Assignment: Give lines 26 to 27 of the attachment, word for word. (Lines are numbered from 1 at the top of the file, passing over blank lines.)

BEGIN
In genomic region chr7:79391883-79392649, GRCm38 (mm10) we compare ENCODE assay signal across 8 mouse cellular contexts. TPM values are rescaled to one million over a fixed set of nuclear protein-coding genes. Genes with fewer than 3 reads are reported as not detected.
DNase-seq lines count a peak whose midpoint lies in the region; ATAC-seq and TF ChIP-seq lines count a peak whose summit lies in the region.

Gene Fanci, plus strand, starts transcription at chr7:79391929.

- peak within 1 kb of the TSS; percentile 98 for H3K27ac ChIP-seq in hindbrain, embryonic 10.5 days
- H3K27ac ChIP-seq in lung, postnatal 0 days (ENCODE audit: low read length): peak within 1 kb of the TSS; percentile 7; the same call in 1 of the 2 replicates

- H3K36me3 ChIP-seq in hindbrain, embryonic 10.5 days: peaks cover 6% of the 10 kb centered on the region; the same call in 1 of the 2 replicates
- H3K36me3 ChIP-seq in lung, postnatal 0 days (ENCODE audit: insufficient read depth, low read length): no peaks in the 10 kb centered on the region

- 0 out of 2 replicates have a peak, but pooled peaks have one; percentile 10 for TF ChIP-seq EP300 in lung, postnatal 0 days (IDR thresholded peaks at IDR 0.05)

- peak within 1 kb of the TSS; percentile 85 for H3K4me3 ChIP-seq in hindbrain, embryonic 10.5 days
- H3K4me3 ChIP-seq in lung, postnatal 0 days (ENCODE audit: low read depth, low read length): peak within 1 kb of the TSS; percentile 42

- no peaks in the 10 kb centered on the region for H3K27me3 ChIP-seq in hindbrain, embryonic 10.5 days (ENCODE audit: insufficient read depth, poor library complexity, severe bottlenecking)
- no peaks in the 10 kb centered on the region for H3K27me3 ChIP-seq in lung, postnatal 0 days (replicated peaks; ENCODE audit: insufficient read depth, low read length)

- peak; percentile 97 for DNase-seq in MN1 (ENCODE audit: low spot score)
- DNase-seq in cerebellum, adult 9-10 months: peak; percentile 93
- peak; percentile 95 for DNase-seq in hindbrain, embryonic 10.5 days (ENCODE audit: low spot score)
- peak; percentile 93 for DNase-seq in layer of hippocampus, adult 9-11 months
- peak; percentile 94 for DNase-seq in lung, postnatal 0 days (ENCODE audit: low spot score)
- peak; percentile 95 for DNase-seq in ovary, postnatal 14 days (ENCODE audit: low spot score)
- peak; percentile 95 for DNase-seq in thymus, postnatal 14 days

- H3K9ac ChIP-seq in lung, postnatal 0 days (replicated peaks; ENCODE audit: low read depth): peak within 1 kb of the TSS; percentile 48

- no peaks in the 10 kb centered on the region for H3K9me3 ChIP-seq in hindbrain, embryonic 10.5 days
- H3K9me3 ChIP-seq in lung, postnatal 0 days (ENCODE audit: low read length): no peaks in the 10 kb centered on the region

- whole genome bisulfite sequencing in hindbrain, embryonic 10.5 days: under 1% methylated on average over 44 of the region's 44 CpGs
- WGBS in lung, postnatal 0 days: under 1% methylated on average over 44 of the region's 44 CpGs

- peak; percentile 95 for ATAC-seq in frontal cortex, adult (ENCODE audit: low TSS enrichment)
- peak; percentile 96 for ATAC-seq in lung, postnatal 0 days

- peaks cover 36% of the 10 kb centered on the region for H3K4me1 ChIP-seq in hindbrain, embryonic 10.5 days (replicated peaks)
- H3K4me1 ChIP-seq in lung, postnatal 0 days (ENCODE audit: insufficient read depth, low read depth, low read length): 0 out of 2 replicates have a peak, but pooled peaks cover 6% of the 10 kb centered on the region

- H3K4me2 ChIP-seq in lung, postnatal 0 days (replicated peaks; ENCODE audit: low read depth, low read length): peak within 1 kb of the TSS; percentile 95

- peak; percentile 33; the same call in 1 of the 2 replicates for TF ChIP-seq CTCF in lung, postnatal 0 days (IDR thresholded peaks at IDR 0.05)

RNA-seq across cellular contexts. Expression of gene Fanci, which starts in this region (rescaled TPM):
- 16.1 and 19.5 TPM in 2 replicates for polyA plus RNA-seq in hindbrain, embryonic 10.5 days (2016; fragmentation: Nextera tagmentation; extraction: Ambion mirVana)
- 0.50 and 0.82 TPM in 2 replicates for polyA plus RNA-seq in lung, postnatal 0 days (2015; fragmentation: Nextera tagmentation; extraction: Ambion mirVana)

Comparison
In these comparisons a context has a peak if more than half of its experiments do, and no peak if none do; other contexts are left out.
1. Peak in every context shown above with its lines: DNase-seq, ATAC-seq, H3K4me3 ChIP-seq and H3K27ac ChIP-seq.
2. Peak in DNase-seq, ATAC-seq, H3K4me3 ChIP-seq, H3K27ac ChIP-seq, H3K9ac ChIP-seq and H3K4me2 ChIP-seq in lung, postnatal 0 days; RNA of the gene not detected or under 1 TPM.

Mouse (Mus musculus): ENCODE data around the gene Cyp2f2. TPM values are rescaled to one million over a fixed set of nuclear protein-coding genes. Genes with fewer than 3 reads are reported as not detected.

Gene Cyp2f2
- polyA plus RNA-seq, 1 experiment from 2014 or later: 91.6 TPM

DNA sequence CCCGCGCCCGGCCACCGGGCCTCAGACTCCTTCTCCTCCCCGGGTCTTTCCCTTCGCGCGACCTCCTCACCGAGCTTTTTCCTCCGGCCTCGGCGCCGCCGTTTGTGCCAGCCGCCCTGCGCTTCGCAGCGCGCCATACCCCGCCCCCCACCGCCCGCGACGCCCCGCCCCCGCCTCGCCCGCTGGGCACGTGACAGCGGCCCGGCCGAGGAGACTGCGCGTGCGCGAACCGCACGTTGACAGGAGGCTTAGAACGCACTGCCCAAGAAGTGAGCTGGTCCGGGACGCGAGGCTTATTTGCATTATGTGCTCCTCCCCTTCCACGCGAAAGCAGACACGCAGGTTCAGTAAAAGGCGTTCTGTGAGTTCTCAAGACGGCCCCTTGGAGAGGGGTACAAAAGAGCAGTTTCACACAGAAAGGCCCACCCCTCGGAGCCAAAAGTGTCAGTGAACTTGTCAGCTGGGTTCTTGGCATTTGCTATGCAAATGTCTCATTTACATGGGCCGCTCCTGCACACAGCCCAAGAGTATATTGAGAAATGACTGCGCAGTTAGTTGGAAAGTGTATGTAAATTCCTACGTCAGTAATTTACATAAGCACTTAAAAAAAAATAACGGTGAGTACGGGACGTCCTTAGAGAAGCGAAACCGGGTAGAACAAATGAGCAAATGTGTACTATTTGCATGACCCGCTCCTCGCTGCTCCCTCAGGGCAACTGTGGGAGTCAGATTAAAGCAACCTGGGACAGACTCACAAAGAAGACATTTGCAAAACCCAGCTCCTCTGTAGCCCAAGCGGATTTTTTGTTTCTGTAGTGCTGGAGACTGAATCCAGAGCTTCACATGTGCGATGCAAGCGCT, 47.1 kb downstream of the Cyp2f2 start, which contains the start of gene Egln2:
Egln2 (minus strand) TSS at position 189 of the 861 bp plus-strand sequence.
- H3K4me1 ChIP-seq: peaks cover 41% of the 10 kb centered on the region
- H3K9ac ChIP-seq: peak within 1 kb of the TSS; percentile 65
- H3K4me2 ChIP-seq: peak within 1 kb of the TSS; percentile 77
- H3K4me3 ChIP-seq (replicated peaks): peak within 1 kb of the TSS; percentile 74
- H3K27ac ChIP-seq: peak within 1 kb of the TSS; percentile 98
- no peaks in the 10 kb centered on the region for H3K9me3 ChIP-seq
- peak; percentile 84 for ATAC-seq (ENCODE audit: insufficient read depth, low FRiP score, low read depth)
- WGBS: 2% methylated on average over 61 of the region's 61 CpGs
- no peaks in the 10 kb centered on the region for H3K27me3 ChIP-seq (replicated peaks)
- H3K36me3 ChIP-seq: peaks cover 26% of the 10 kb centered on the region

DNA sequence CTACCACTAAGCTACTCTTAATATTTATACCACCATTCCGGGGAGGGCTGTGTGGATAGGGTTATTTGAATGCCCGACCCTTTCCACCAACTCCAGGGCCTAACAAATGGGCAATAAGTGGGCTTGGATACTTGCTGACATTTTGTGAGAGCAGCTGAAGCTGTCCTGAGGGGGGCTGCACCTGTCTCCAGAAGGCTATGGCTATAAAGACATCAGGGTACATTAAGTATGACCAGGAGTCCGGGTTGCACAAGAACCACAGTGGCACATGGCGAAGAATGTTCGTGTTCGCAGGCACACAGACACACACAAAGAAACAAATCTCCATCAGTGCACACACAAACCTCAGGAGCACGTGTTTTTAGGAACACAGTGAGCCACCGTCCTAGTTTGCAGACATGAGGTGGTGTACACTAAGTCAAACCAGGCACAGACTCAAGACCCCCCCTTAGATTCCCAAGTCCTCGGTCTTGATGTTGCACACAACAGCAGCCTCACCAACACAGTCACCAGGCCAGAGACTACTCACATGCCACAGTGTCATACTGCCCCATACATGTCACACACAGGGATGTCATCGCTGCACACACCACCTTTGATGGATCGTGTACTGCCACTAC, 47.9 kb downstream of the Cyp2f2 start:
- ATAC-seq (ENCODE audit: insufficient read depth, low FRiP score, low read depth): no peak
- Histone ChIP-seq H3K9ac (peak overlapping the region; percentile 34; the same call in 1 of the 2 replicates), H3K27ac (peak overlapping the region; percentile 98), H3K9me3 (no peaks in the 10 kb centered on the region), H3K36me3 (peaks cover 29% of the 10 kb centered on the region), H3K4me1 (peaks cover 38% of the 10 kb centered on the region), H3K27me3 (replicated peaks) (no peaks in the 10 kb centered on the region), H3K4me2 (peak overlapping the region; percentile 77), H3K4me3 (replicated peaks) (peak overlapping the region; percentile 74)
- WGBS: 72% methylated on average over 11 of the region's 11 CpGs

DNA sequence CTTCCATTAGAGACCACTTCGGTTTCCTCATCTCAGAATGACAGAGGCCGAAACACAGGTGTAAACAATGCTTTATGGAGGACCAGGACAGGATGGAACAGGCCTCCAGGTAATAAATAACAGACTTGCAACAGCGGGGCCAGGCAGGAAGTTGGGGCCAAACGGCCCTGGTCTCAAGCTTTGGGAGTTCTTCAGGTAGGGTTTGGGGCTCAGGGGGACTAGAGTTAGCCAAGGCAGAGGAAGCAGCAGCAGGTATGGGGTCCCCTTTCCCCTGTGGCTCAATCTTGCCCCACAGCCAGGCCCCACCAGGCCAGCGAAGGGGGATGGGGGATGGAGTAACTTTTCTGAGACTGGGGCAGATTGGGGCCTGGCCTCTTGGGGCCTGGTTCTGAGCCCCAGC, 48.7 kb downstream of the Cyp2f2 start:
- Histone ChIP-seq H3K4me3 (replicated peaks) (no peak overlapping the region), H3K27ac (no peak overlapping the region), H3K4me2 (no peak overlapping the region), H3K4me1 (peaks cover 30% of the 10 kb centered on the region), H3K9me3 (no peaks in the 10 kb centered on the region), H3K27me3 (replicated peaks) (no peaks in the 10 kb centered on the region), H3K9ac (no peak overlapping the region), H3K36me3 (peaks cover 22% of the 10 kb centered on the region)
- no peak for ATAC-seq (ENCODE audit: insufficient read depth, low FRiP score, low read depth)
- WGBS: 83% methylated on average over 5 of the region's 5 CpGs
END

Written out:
- peak; percentile 96 for ATAC-seq in lung, postnatal 0 days

- peaks cover 36% of the 10 kb centered on the region for H3K4me1 ChIP-seq in hindbrain, embryonic 10.5 days (replicated peaks)